I hate the adage "write what you know."
Hate it. But I don't hate it because it's wrong. As an author, there are plenty
of things about your life woven into your fiction, and most of the time this is
done unconsciously. The car your character drives has a striking resemblance to
your own. A few choice turns of phrases that you've been known to use pepper
your manuscript. Your protagonist's drink of choice is, coincidentally, a
margarita on the rocks, two parts tequila, one part lime, touch of orange liquor
and a drizzle of agave nectar. No salt, not ever.
No, I hate that phrase "write what you know" because too many readers take it as
an unalterable truism. By readers, of course, I mean family members. They mean
well, God bless 'em, but boy do they want to know where all that darkness comes
from. It has to come from somewhere, because, you know, you write what you know,
and if the villain in your book fancies choking out hookers and making totem
poles out of their torsos, well, we may need to revisit that time you went to
summer camp when you were sixteen.
My mom always wants to read my manuscripts before they go to a publisher. In an
early manuscript, I struggled mightily with the protagonist's motivation for the
way he behaved in the arc of the story. Then it hit me that a lot of his actions
could be better appreciated in the context of him having lived through a
traumatic childhood event, and I added in a fairly disturbing scene in which
said character, as a ten-year-old, is molested by his teacher. (full disclosure:
unless I'm suppressing something, that never happened to me or anyone I knew).
So my mom reads the story and, in perfect Mom-form, graciously tells me she
likes it and notes out a dozen or so typos, but otherwise says nothing. A month
later (A MONTH!) I'm visiting with her and she says she needs to ask me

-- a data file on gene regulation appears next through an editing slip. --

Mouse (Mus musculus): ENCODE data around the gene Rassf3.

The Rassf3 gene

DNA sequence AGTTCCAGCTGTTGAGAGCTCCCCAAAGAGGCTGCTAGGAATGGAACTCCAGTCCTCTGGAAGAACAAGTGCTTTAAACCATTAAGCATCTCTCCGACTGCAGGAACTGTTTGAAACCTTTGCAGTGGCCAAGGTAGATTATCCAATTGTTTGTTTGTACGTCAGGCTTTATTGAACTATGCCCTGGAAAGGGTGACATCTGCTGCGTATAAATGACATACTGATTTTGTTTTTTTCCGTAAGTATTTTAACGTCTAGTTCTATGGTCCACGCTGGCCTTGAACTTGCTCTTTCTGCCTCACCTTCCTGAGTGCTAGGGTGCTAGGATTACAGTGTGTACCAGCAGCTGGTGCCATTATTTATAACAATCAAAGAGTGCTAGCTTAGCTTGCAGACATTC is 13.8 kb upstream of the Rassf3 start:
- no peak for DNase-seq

something. What is it? I ask. Of course, she asks if I've ever been molested.
Now, at this point, I don't even realize we're talking about my book, so the
question hits me like a foul ball hurling at my head out of the blinding
sunshine. What? Did you seriously just ask me that?
Well, she says, it was in your book. And authors only write what they know.
Imagine that. She had been holding that in for a month, trying to find the
courage to ask me. Apparently she had been calling my sister to recollect
anything that could have happened. Of course, my sister recalled to her one time
when she vaguely remembered a stranger asking me to go for a hike (and maybe
this is the suppressed part...) and thought the guy was a little creepy. That
story, apparently, was the tipping point for my mother to finally ask. God, I
felt horrible. I assured her that, to the best of my memory, the creepy hiker
merely wanted to go hiking.
I've had other questions from family members, including, “who was that
person based on?" Or, "why don't you like to write happy things?” And once,
“What are you hiding?”
Maybe there is a deeply rooted psychological answer for why thriller/suspense
writers gravitate toward the dark, but I think the truest answer is this:
darkness begets tension, and tension begets a good story. If I truly wrote a
book based on what I know from my real life, it would be boring as hell.
Comment below for a chance to win a signed copy of
MISTER TENDER'S GIRL.
USA Today bestselling author Carter Wilson explores the depths of
psychological tension and paranoia in his dark, domestic thrillers. Carter
is a two-time winner of both the Colorado Book Award and the International
Book Award, and his novels have received multiple starred reviews from
Publishers Weekly, Booklist, and Library Journal. Carter lives in Erie,
Colorado in a spooky Victorian house.
7 comments posted.
I loved your blog and the reaction your mom had. It left me with a huge smile on my face and thinking I might have asked my son the same question if he had written this book.
(Anna Speed 12:20pm March 8)